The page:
A quick definition: Short sales are when the seller of a home that has dropped in value to less than what the seller owes on the mortgage finds a buyer willing to pay the current market value of the property, and they get the bank or lender's permission to accept the sale proceeds as a payoff of the mortgage.
But I won't be promoting the short sale option any more, at least not without some major caveats. I recently attended a continuing legal education seminar at which a group of lawyers who spend their every day working with distressed homeowners discussed the "dark side" of short sales. Here, in a plain-English nutshell, is what they described:
1) A short sale is not significantly better for your credit rating than a foreclosure.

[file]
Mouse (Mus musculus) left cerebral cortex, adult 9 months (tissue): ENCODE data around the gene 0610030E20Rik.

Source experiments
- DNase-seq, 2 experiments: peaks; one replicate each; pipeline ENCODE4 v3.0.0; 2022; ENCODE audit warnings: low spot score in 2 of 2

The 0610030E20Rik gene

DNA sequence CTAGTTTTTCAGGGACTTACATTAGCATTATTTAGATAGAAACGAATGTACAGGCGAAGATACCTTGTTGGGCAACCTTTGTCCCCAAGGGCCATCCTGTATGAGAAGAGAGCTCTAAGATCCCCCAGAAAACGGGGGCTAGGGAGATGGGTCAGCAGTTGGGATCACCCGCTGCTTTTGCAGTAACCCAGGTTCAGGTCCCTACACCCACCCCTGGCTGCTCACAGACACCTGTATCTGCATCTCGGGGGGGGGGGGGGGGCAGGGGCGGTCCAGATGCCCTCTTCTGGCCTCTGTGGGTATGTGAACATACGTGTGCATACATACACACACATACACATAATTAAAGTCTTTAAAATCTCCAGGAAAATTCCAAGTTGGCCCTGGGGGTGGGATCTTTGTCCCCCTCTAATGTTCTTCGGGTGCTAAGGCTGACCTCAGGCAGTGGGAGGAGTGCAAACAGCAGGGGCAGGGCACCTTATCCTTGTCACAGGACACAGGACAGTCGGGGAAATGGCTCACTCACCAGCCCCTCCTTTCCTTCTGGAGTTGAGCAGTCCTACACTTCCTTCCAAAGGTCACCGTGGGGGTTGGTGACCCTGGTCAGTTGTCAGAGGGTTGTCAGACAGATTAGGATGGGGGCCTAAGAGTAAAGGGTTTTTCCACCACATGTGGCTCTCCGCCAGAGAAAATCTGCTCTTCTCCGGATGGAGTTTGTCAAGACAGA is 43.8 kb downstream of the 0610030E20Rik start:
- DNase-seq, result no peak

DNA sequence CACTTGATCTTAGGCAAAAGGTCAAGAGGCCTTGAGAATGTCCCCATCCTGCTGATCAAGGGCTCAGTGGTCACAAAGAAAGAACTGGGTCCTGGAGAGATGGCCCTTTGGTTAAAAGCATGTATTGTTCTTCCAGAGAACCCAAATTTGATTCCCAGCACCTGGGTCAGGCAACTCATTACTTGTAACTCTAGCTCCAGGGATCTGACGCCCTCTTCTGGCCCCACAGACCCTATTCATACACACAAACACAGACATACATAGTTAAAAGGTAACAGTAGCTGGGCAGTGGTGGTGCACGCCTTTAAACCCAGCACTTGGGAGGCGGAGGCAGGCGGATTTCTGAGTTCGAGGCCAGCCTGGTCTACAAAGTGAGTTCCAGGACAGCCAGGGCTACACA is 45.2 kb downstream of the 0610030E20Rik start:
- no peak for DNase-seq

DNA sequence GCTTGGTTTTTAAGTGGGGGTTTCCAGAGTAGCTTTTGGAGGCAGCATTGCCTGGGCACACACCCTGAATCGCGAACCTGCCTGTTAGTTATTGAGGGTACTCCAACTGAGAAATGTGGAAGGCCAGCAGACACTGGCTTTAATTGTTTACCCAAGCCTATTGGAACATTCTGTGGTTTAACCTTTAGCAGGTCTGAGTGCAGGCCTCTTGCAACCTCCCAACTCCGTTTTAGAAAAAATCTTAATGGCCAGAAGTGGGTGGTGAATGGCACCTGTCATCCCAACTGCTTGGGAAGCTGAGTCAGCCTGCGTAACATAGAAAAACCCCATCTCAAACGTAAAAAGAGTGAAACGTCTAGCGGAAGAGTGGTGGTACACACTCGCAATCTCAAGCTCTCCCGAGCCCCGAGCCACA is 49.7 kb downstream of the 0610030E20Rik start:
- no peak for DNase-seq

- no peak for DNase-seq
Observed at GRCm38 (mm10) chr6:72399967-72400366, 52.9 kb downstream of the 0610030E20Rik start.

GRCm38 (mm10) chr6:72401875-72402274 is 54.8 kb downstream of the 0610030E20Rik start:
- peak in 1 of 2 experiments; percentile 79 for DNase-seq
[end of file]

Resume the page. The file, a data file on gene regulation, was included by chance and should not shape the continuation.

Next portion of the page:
2) Even though the lenders express willingness to cancel the lien on the property following the short sale, many have started sneaking difficult-to-understand language into the short sale contract allowing them to come after the home seller for the remainder of what was owed on the loan! (That's despite law in the state of California, at least, that seems not to allow such behavior -- but someone's going to have to sue to make this crystal clear).
3) Although common wisdom says that lenders never try to collect on these deficiencies, the experience of these attorneys is that they ALWAYS try to collect -- if not on their own, then by selling the debt to another entity that will try to collect.
My new caveats? Don't even consider a short sale without getting a look at the written documents from your lender and, even better, having them reviewed by an attorney who can discuss the comparative benefits of your various options.
Want to hear a more detailed explanation, straight from the source? I happened to mention this seminar to C.S. Soong of Against the Grain on KPFA radio, and he interviewed William Purdy, one of the lawyer-presenters. You can hear the interview here.